Terp Thon, the largest student-run philanthropic organization at the University of Maryland, hosted year-round fundraising efforts including a 12-hour dance marathon where students stand in support of current and former patient families of the Children’s Miracle Network Hospital. They hosted their annual color run in the fall and saw a 10% increase in participation this year. The group explained they raised more than $1 million for the kids at Children’s National Hospital. They said they would use the challenge prize money to help enhance the color run next year and increase participation at the dance marathon.

The final presentation in the project track was Vintage Voices. The team started their presentation with a song, demonstrating how music is used to help the elderly improve their quality of life. Vintage Voices works to improve the mental health and quality of life for elderly people living in long-term care facilities through the power of music. The group visited elderly care facilities to talk with residents, sing for them and give them iPods filled with their favorite oldies music. They said the $5,000 prize money would help Vintage Voices sponsor 400 residents at more than two communities.

First up in the venture track was the James Hollister Wellness Foundation, an organization that saves viable medications to help developing nations while reducing the toxic pollutants the come from medical waste. They explained that $5 billion worth of medication is destroyed every year and their goal is to take those viable and useful drugs to help those in need around the world.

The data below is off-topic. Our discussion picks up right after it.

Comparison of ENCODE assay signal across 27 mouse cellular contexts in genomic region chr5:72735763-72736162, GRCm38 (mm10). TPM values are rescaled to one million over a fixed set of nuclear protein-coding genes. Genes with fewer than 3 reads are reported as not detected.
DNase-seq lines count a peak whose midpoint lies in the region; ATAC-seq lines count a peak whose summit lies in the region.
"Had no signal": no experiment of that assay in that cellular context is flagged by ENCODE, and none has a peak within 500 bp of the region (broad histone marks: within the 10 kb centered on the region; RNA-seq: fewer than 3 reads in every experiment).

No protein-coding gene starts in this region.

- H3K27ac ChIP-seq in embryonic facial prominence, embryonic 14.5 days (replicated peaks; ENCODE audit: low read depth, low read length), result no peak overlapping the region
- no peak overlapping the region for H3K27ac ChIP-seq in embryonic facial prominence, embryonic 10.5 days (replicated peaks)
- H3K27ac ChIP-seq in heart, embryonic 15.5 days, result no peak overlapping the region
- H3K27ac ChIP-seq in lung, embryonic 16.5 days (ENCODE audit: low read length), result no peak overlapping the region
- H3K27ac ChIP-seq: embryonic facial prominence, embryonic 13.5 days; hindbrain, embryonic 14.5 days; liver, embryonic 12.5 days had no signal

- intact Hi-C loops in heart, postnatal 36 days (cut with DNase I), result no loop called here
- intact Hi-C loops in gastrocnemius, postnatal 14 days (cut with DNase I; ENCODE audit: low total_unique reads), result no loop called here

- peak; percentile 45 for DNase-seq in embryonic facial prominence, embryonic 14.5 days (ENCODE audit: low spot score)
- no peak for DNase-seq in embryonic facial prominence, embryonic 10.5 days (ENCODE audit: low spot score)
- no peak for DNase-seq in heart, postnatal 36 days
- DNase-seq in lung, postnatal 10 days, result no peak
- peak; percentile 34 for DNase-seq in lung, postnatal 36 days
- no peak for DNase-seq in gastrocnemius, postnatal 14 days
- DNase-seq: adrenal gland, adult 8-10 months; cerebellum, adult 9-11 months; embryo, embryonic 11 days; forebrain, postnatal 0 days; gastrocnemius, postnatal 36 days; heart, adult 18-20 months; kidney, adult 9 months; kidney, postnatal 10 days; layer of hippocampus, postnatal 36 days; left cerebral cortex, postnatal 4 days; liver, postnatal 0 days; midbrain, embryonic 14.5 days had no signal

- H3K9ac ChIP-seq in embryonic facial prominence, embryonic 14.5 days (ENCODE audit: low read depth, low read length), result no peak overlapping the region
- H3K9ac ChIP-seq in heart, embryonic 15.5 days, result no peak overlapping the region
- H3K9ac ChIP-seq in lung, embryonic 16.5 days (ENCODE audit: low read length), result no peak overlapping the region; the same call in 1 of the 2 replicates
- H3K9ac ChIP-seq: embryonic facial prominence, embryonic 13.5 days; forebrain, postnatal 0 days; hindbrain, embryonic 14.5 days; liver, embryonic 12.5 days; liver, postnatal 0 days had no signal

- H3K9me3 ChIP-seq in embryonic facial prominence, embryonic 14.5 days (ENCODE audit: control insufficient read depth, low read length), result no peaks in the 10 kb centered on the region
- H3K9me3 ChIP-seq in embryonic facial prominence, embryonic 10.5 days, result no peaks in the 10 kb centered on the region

Next up was Kodactive, an organization that aims to make coding active for kids. The team described the lack of programmers and the gap in education for programmers. Their solution is to create code active kids: Kodactive Kids. The group developed a platform on a cellphone that teaches kids Java through their specially-designed curriculum that uses interactive, immersive and programmable STEM toys.During the challenge, Kodactive raised $6,000 for their cause.

The final venture track team to take the stage was Symbiont Health, an organization the is developing an automated fall detection system to reduce the number of geriatric falls. The team explained the difference between their product and the already-existing Life Alert system, which requires a person to press a button to get rescued after a fall. Their goal is to create something the elderly want to wear.

While the judges deliberated, the audience heard from a Do Good Pioneer Panel, which consisted of Sagar Doshi, business analyst at Deloitte and 2014 Do Good Challenge winner; Kahlil Kettering, urban conservation director at the Nature Conservancy; Dana Priest, John S. and James L. Knight Chair in Public Affairs Journalism; and Jay Smith, director of the Honors College Entrepreneurship and Innovation Program.

In his advice to the audience, Doshi said, “You can do good and do well at the same time.” Priest offered that “confidence can get you so far.” and Kettering said, “You have to combine passion with strategy to get something done and to have impact.”

The College of Behavioral and Social Sciences “Be the Solution” Audience Choice Award Winners were the James Hollister Wellness Foundation and Symbiont Health. The two groups tied and each were awarded $1,250 for their cause.

Nourish: Mommy and Me was awarded the Showcase Audience Choice Award, winning $750 to further their efforts.